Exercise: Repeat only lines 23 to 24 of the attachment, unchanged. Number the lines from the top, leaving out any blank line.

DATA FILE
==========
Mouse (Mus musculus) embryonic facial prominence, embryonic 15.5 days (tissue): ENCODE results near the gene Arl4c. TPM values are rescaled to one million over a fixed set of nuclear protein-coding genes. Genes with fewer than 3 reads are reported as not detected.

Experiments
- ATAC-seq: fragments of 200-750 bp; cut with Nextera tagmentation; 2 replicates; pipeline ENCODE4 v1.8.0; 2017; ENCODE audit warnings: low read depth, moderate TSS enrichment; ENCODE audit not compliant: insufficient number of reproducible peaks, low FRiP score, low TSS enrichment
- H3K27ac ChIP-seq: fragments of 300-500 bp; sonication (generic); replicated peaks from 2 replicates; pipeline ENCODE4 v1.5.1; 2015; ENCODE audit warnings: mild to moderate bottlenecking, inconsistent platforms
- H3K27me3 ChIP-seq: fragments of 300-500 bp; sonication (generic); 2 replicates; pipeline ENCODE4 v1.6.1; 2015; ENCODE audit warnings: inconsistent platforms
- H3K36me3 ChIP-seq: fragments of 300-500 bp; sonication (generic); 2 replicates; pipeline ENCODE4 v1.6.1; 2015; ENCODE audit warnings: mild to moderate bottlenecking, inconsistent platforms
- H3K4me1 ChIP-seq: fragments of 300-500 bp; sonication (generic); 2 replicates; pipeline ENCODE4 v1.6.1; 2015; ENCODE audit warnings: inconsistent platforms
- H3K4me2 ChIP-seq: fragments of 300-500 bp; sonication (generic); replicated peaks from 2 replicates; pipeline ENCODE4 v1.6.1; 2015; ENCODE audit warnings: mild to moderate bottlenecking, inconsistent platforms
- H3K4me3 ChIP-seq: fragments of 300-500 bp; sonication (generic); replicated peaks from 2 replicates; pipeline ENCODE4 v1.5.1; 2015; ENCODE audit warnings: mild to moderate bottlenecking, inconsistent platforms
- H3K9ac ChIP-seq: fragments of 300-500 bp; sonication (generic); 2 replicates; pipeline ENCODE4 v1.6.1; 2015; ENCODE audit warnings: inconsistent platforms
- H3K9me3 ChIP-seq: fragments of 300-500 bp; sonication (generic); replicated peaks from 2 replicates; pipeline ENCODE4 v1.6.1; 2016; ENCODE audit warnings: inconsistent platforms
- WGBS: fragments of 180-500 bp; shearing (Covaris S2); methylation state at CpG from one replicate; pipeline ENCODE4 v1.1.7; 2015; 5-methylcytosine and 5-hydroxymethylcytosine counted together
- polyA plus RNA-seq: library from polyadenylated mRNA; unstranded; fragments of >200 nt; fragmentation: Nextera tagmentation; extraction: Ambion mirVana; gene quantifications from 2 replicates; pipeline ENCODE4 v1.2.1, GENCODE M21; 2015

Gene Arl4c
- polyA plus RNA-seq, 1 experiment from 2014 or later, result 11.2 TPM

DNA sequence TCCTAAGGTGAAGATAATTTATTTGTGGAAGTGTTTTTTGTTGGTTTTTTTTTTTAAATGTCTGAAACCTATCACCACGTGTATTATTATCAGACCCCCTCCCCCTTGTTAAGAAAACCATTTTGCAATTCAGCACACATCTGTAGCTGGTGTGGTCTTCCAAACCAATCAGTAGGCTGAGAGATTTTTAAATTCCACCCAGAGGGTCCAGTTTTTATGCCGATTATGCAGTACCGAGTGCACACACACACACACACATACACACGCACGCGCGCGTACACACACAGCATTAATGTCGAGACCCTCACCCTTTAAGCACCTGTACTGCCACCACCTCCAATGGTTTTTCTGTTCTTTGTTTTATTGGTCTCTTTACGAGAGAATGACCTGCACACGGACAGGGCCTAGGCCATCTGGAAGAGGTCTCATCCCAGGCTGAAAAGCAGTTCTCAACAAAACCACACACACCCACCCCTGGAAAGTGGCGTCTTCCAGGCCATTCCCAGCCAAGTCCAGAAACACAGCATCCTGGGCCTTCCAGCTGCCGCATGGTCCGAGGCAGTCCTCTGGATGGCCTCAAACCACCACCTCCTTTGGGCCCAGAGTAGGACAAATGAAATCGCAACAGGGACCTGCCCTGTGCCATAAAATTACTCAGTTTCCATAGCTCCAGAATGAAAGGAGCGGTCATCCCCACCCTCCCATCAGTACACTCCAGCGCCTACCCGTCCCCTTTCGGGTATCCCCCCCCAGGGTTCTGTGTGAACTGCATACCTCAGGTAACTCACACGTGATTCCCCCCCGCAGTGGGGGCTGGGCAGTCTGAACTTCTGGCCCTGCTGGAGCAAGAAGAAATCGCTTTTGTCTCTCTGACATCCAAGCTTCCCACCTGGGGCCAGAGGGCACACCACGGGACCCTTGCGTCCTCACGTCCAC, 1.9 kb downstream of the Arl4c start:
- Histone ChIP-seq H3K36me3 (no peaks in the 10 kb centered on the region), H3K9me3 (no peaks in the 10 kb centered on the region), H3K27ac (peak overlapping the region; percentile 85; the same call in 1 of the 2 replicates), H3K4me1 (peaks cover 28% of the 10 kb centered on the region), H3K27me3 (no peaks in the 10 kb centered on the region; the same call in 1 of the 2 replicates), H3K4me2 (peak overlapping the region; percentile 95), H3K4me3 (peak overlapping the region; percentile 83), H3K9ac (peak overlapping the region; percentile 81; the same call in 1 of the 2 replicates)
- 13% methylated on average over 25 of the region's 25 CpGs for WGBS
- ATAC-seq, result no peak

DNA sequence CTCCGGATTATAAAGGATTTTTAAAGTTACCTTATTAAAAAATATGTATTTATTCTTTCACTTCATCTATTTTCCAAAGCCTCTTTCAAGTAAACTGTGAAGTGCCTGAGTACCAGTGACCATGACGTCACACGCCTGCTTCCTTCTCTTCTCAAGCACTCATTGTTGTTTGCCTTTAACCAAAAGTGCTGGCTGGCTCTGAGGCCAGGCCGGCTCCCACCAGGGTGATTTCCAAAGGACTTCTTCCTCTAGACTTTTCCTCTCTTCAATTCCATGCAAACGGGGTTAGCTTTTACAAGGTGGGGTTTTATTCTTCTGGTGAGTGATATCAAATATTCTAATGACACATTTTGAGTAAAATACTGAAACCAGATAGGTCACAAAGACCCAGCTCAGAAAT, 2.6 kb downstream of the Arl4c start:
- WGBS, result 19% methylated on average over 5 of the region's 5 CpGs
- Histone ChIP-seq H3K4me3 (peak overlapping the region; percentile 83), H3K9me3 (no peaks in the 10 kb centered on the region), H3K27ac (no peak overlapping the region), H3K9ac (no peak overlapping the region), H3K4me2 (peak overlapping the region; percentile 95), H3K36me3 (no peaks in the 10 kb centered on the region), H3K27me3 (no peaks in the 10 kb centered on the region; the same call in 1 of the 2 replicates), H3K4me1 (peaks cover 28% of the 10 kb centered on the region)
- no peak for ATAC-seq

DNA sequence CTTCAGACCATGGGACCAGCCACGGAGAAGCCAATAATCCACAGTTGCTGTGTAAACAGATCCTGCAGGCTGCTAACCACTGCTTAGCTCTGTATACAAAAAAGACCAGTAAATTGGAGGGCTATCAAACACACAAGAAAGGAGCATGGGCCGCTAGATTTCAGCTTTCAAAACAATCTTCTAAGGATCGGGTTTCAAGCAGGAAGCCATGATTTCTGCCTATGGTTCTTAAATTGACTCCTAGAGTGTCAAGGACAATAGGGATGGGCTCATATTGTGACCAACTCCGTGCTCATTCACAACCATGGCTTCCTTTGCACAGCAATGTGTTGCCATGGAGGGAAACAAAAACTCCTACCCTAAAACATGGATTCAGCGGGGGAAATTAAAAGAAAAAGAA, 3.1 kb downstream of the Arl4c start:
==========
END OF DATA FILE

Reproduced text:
- no peak for ATAC-seq

DNA sequence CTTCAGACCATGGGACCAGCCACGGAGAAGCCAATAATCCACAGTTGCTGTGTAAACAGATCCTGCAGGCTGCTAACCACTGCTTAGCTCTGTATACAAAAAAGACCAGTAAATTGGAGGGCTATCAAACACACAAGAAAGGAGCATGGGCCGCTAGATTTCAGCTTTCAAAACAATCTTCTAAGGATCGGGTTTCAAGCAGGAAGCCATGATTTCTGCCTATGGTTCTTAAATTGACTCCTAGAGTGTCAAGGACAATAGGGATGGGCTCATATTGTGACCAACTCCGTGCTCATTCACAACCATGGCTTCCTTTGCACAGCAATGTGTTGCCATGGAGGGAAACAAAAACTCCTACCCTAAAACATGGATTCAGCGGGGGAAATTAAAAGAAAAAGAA, 3.1 kb downstream of the Arl4c start: